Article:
Criminal justice would now be served, or so we thought. But that expectation vanished when the District Attorney’s office (under the charge of District Attorney Jack Whelan) did not seek to appropriately punish these criminals. The D.A.’s office offered the offenders a light and inappropriate plea deal without consulting my family or sizing up the evidence. The D.A.’s office knew the offenders were responsible for a string of burglaries across Delaware County and that one of the offenders had prior violent crime convictions. Instead of appropriately prosecuting these serial offenders, the D.A.’s office let them go with a plea deal that amounted to no more than a slap on the wrist. Even later, when one of the criminals violated his parole, they looked the other way. We e-mailed District Attorney Whelan about our concerns. He never even responded. When I personally spoke with the Assistant District Attorney on the phone, I asked him if this was the same punishment he would seek if it had been his home and his young children that had been violated. He couldn’t answer me.

District Attorney Jack Whelan is running for judge in Delaware County. He cross-filed to be listed as a candidate on the Democratic and Republican primary. When I think about electing a judge, I want someone who is strong and not afraid to take the harder path. I want someone who will uphold our current laws to keep our homes and citizens safe. In my experience, he failed to do exactly that.

This is my personal story. It has nothing to do with politics. It is about integrity and doing the right thing. I am voting AGAINST Jack Whelan during this election and I encourage you to do the same.

Melissa Burkhart Zeserson

Interfaith Council praises City of Chester
for recognizing Muslim holidays

To the Editor:

We, the members of the Interfaith Council of Southern Delaware County (formerly the Swarthmore Wallingford Interfaith Ministerium, SWIM), dedicated to cultivating relationships of trust and solidarity among religious leaders, congregations, and faith communities, commend the City of Chester, Mayor Thaddeus Kirkland, and the City Council for issuing a proclamation recognizing the two major Muslim holidays of Eid al-Fitr and Eid al-Adha. The proclamation was issued at a City Council meeting on Wednesday, April 26, 2017, and was accepted by Imam Shakur Abdul-Ali on behalf of the city’s Muslim community.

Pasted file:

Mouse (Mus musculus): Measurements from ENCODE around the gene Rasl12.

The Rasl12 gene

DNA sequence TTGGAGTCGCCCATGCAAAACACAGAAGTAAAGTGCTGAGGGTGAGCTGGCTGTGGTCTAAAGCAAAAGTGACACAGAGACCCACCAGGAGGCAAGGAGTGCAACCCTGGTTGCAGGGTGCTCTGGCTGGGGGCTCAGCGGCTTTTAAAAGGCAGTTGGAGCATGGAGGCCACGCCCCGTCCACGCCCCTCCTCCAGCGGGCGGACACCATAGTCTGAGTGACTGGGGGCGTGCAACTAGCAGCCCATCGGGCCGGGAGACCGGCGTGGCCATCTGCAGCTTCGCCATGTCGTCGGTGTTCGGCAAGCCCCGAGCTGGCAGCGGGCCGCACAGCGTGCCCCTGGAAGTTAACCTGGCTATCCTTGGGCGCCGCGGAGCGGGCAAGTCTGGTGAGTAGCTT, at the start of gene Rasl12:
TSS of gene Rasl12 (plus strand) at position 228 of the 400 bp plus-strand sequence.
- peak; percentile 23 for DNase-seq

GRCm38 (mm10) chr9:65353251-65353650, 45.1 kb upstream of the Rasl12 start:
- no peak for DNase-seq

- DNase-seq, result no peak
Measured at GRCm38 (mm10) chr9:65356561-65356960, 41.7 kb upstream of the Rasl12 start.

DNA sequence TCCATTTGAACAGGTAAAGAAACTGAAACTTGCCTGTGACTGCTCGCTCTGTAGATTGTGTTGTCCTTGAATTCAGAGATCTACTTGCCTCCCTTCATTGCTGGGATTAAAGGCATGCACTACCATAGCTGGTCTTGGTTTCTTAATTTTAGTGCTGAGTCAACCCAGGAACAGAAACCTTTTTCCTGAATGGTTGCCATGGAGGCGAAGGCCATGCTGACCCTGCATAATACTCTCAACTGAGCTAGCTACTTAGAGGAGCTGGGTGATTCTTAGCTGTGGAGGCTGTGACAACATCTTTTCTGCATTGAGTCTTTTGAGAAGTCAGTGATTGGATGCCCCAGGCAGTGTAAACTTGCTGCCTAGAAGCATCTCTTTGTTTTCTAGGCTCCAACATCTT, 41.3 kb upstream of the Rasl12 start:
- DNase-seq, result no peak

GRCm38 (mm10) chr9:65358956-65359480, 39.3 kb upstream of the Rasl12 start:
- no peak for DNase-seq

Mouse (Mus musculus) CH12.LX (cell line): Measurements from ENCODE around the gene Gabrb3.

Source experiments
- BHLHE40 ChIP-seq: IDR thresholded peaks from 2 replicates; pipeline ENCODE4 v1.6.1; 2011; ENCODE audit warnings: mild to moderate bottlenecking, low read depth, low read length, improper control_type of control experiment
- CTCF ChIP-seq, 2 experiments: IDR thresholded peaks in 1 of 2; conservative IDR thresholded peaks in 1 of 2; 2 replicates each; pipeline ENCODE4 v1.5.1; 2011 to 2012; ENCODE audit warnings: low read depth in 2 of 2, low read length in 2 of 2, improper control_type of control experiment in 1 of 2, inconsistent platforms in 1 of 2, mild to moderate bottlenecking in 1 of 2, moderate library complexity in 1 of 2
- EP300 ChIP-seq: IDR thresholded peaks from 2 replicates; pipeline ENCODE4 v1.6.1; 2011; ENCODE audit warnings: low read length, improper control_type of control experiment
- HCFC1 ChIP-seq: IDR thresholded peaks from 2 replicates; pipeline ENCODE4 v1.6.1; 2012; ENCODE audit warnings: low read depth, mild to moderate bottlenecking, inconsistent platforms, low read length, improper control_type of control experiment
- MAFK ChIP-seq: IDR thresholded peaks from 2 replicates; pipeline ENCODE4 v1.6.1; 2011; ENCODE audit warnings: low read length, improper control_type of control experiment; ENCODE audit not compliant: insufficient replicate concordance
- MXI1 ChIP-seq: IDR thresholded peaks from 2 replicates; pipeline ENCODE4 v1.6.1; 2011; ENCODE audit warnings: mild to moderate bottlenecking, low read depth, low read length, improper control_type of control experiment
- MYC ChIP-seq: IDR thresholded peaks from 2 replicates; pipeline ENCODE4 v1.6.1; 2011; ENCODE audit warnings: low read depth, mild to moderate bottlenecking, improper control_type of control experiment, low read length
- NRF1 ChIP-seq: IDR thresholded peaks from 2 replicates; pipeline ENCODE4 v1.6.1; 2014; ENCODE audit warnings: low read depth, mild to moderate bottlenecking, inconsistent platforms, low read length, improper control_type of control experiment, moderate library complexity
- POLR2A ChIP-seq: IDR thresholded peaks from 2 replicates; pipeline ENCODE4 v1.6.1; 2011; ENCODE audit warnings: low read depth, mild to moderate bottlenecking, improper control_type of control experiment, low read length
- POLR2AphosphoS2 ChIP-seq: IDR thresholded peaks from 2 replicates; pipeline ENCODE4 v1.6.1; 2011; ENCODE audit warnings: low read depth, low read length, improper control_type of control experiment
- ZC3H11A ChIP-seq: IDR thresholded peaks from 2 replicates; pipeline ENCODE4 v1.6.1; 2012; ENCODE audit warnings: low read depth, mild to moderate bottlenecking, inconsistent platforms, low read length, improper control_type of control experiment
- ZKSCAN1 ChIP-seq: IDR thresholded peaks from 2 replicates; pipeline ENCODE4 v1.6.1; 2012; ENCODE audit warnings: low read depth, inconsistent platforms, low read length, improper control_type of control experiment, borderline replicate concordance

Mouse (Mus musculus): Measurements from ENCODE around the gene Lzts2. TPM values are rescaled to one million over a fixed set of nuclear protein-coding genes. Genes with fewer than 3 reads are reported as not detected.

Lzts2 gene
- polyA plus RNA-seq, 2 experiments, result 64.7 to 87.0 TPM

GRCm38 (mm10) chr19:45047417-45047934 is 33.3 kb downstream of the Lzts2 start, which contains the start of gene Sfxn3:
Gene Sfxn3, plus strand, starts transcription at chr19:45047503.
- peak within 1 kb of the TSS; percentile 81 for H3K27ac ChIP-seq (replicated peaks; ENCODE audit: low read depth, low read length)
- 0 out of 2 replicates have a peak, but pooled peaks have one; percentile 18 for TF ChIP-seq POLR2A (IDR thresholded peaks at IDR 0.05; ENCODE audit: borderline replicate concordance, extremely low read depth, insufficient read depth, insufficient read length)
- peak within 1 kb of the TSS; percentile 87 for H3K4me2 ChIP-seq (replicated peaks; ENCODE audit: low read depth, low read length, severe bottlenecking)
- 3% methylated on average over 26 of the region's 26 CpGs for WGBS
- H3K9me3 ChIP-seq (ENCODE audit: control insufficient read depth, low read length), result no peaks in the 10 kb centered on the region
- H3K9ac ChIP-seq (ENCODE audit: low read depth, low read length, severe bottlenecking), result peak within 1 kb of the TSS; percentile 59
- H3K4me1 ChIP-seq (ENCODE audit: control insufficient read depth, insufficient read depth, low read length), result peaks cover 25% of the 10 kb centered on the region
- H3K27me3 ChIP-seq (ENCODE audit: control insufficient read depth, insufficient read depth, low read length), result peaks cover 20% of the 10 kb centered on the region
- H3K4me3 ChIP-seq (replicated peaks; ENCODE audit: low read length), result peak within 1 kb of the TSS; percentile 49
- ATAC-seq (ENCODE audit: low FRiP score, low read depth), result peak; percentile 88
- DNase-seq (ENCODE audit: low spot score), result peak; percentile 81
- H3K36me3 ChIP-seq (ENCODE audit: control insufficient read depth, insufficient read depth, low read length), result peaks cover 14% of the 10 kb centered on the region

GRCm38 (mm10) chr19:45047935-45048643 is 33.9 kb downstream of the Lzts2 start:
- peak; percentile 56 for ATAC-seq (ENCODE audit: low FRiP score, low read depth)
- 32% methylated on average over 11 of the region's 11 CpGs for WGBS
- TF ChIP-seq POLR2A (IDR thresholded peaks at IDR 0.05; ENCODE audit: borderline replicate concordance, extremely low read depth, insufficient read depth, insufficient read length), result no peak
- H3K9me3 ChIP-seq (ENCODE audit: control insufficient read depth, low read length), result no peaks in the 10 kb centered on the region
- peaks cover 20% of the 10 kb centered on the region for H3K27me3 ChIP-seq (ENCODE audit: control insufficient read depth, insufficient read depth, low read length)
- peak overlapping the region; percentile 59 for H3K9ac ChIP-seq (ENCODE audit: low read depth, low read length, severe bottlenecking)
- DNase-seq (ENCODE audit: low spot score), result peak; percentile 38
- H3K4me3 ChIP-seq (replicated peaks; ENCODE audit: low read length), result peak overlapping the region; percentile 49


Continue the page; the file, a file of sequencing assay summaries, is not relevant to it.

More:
As a coalition of leaders and community members across many faith traditions, we want to lift up and draw attention to all positive and affirming acts of inclusion that honor our various faith and cultural traditions. We commend the City Council for making this official proclamation, thereby sending out a message of unity with our Muslim neighbors and recognizing the rich diversity of our Delaware County community. As sisters and brothers in faith, who share this region that we all call home, we celebrate both that which is common among us and that which makes us unique.

As members of ICSDC, we are committed to supporting one another, and opening ourselves to learning about our diverse faith traditions. We offer our heartfelt thanks to Mayor Kirkland and the City Council for their proclamation. We congratulate our Muslim brothers and sisters for this milestone achievement and reaffirm that our unity is rooted in the holy work of loving our neighbors, thereby strengthening our shared community.

Rev. Sukja Bang, Swarthmore United Methodist Church
Rev. Marcie Brozyna, Presbyterian Church (U.S.A.) Clergy
Rev. Jennifer Casey, Holy Trinity Lutheran Church
Mary E. Chollet, St. John Chrysostom Catholic Church
The Rev. Peter Friedrichs, Unitarian Universalist Church of Delaware Co.
The Rev. Alina S. Gayeuski, Reformation Lutheran Church
Rabbi Jeremy Gerber, Congregation Ohev Shalom
Rev. William L. B. Gray, Sr., Wesley A.M.E. Church
Rev. Edward J. Hallinan, Saint John Chrysostom Church
Jennifer Karsten, Pendle Hill Quaker Center
Rev. François Lacroix, Wallingford Presbyterian Church
The Rev. Wayne Matthias-Long, Reformation Lutheran Church
Venerable Amy Miller, Buddhist Nun and Teacher
Jeanne A. Musewicz, St. John Chrysostom Catholic Church
Mary Lou Parker, Religious Society of Friends, Swarthmore Meeting
Rabbi Linda Potemken, Congregation Beth Israel of Media
Rev. Sarah Cooper Searight, Swarthmore Presbyterian Church
Rev. Joyce Shin, Swarthmore Presbyterian Church
Rev. Joyce U. Tompkins, Trinity Episcopal Church; Swarthmore College

A great race

To the Editor:

Kudos and thanks to all of the runners and walkers who participated in last Sunday’s 16th Annual Swarthmore Charity Fun-Fair 5K Run and Walk sponsored by the Swarthmore Lions Club and the Swarthmore Rotary Club. Although it was a little cooler than expected, the rain held off and a good time was had by all. It was great to see a number of kids running their first 5K and families running together. Here are the race results.

The women’s overall winners were 1.) Morgan McErlean (23:08), 2.) Keira Bolin (24:44), and 3.) Rebecca Maneen (25:00).